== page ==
Soybean import growth rate expected to slow due to domestic production.
WASHINGTON, D.C., U.S. — As a result of a recovery in swine production and steady growth in the poultry sector, and subsequent higher demand for industry feed and protein meal, China’s soybean imports are forecast to hit a record of 86 million tonnes in market year 2016-17, up from the estimated 82.5 million tonnes in market year 2015-16, the U.S. Department of Agriculture’s (USDA) Foreign Agricultural Service (FAS) said in an Oct. 3 report.

The soybean import growth rate, however, is expected to slow due to a forecasted recovery in domestic soybean production and China’s sale of oilseed stocks and oilseed product reserves (soybeans and rapeseed oil), absorbing market share for food soybeans and vegetable oils. However according to the report, forecast lower imports of dried distiller’s grains (DDGS) as a result of China’s implementation of anti-dumping duties increases demand for soybean meal and thus could support growth in soybean imports.

On Sept. 23, nine months after China began its U.S. DDGS antidumping investigation, China announced a preliminary decision to impose 33.8% duty on DDGS, effective immediately. This decision comes after the U.S. launched trade enforcement action on Sept. 13 against China at the World Trade Organization concerning excessive government support for domestic wheat, corn and rice production.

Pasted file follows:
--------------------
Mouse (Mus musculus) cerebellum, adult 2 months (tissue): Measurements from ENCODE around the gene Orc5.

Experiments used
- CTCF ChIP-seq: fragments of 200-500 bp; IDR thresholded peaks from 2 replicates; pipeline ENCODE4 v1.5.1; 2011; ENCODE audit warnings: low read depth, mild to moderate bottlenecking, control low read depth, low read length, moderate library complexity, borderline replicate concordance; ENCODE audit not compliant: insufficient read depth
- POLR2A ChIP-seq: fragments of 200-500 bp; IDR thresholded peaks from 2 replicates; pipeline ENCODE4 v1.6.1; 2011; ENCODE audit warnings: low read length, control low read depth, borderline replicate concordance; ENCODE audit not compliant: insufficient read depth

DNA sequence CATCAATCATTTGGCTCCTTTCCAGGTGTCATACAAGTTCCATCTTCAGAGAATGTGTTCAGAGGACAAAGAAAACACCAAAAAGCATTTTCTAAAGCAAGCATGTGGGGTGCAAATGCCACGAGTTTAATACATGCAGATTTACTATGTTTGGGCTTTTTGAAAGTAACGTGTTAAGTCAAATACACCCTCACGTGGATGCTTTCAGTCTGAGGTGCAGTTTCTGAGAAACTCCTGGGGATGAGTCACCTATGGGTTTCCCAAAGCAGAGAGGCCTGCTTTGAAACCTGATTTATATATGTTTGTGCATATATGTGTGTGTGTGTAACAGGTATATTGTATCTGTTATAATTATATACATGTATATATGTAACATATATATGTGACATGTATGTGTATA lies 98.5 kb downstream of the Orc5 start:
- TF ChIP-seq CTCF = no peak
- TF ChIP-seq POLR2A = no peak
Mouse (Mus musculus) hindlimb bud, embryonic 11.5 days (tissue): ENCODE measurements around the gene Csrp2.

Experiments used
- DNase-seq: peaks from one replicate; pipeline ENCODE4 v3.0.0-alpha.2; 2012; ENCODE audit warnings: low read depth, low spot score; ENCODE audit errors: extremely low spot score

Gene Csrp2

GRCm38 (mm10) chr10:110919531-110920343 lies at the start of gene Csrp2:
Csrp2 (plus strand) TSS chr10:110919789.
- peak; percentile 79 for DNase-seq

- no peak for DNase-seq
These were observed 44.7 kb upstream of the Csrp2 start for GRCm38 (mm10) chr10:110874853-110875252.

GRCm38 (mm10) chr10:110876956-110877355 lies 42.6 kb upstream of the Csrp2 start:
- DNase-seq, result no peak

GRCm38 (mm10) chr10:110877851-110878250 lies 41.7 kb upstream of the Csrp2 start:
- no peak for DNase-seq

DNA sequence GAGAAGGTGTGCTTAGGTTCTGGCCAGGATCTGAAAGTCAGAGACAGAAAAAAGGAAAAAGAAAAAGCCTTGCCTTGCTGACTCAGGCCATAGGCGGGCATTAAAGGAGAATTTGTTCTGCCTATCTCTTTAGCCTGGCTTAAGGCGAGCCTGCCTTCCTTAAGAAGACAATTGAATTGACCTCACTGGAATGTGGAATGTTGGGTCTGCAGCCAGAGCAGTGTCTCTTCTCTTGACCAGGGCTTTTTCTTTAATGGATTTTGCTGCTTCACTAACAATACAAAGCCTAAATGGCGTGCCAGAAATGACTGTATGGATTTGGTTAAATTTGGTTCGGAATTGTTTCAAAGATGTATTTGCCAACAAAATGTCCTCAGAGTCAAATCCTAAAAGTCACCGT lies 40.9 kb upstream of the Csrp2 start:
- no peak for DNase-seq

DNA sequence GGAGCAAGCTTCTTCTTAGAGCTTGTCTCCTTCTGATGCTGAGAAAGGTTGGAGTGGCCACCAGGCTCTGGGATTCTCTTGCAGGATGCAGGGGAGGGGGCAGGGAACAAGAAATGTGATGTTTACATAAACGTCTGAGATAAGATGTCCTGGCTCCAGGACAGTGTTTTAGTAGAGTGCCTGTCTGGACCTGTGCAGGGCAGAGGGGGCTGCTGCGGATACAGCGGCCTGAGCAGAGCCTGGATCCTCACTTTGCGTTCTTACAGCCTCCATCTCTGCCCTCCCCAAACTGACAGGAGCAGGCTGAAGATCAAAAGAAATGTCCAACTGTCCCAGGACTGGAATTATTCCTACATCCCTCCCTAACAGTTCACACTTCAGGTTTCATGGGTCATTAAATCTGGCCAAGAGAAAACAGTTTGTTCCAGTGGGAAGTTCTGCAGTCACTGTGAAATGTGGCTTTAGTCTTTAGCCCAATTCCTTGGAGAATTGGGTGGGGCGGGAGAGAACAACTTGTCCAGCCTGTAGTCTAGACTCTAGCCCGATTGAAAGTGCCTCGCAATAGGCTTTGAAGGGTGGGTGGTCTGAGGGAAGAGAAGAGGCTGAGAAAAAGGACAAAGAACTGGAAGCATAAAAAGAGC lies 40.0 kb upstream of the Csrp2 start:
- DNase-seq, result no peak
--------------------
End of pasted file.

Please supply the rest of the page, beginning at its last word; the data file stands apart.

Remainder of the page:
The U.S. is the largest DDGS producer and has a surplus to export, while China is the biggest importer.   DDGS is a byproduct of ethanol production used for animal feed.

According to China’s industry statistics, the profit margins for swine farmers in September declined slightly from August. The Chinese industry association estimated a slight fall in the 2016 pork production based on a slower recovery of the swine and sow inventory as the government intensified environmental management. Some sources, however, claimed the recovery might be higher than the official report driven by the constant high profit margins. Sows are transferred to central and north provinces with less environmental pressure and pigs are raised to higher weight in response to tight supply of piglets at high prices. Poultry production remained generally stable during August to September. According to the FAS, feed use during the month of September continues to grow as swine farmers continue to fatten pigs for the upcoming national day festival. In the second half of 2016, soybean meal use is expected to continue growing moderately.